QUOTE OF THE DAY:
“I am so clever, that sometimes I do not understand a single word of what I’m saying.” – Oscar Wilde
And so, another year is upon us, we are one step further away from the last big recession, and one big step closer to the next (according to some wise heads anyway). Will this be the year in which the government finally implodes and, like an unintentional rat snake, effectively eats itself in a phenomenal act of self-harm?
In the midst of the whole Deal or No Deal debate with Juncker seemingly controlling the big black phone (arguably, Noel Edmonds is actually better qualified to handle Brexit than anyone actually in Government), it would be easy to forget that there is life outside Brexit. But indeed there is, and it actually sometimes progresses quite nicely when there is less government intervention.
Indeed, in planning and development terms, 2019 has the potential to be the year when, in certain regions in particular, partnerships between the public and private sector come to the fore and deliver genuine results (definitely not in Haringey though where one of the self-declared Stalinist Cabinet member has described his role as being to dismantle all private sector relationships which the Council has(we look forward to seeing the success of that endeavour).
AS A BRIEF RECAP, IN 2018 WE SAW:
- Two Secretaries of State and two new Housing Ministers (because who needs collective historical experience when you can just reinvent the wheel)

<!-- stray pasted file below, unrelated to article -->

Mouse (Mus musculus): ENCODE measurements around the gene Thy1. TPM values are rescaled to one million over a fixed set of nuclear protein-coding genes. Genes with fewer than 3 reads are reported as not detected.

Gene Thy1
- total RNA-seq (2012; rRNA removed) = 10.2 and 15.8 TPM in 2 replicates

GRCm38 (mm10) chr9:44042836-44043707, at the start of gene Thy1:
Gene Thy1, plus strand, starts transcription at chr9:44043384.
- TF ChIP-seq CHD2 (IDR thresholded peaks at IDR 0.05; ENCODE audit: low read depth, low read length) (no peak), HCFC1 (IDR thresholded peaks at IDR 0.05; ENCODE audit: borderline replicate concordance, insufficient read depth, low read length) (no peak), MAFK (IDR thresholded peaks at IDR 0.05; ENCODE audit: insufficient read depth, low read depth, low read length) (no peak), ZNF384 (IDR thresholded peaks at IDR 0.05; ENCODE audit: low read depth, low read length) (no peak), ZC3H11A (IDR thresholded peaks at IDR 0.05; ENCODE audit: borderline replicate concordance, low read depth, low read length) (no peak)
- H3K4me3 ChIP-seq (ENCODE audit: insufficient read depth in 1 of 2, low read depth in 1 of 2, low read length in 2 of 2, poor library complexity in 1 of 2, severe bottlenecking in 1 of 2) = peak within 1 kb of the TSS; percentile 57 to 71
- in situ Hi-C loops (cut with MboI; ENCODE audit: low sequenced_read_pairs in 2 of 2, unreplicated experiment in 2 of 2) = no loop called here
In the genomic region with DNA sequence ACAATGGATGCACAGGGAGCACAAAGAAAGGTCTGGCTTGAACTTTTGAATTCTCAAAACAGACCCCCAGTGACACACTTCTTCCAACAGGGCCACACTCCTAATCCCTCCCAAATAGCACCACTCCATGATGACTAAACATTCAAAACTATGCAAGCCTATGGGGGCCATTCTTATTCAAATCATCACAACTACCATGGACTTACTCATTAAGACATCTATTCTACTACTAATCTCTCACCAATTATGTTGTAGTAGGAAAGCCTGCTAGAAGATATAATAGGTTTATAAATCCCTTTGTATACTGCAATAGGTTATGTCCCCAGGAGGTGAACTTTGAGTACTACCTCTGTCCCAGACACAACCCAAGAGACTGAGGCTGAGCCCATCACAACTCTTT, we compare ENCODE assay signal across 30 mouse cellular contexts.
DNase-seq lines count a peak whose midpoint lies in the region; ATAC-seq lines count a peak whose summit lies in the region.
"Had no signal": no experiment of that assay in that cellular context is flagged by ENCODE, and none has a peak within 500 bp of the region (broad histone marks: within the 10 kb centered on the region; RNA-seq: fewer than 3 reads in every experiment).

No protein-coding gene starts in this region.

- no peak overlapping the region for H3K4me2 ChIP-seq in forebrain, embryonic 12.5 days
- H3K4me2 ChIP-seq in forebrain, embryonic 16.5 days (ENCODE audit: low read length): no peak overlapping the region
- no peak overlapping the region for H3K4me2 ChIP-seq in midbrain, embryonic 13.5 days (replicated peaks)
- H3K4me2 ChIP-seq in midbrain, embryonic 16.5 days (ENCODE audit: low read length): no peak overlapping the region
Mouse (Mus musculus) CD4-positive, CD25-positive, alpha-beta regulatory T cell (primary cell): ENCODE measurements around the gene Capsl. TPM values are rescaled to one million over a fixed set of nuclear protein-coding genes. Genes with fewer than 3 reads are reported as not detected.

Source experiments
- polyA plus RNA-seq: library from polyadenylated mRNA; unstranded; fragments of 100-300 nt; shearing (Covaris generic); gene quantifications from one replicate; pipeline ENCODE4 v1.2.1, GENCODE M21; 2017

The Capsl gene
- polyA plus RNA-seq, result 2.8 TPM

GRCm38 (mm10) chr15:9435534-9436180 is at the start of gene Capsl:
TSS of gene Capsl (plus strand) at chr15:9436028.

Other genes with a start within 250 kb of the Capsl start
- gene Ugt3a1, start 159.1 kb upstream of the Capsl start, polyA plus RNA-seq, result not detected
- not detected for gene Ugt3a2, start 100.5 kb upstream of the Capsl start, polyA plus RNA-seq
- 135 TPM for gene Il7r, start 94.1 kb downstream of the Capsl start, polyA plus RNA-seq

- A consultation on PDR
- A new improved NPPF (did anyone – other than lawyers – actually read all of it?)
- Various multiplying measures to increase/speed up housebuilding
- Letwin, Letwin and more Letwin
- The adoption of a lot of Local Plans
- The rejection of a lot of Local Plans
- The attempted abdication of responsibility by the government for housing its citizens to the private sector by continuing to talk about the ‘moral obligation’ of housebuilders to deliver affordable housing (without apparently ever questioning the economics of whether if 30% of the product on a site is effectively given away for free, which means 70% of the product is covering 100% of the land and build costs, what role does this have in further inflating house prices… discuss?)
- The – genuinely exciting – freeing up of local authorities and Registered Providers to borrow money to forward fund social housing (although no actual funding to recruit staff with the skills to deliver homes)
- The introduction of regulations to create more New Towns (again, still waiting for a new New Town)
- The launch of the Social Housing Green Paper
- Guidance on Build to Rent
- More consultation on CIL
- A lot of noise around Land Value Capture with little actual substance for now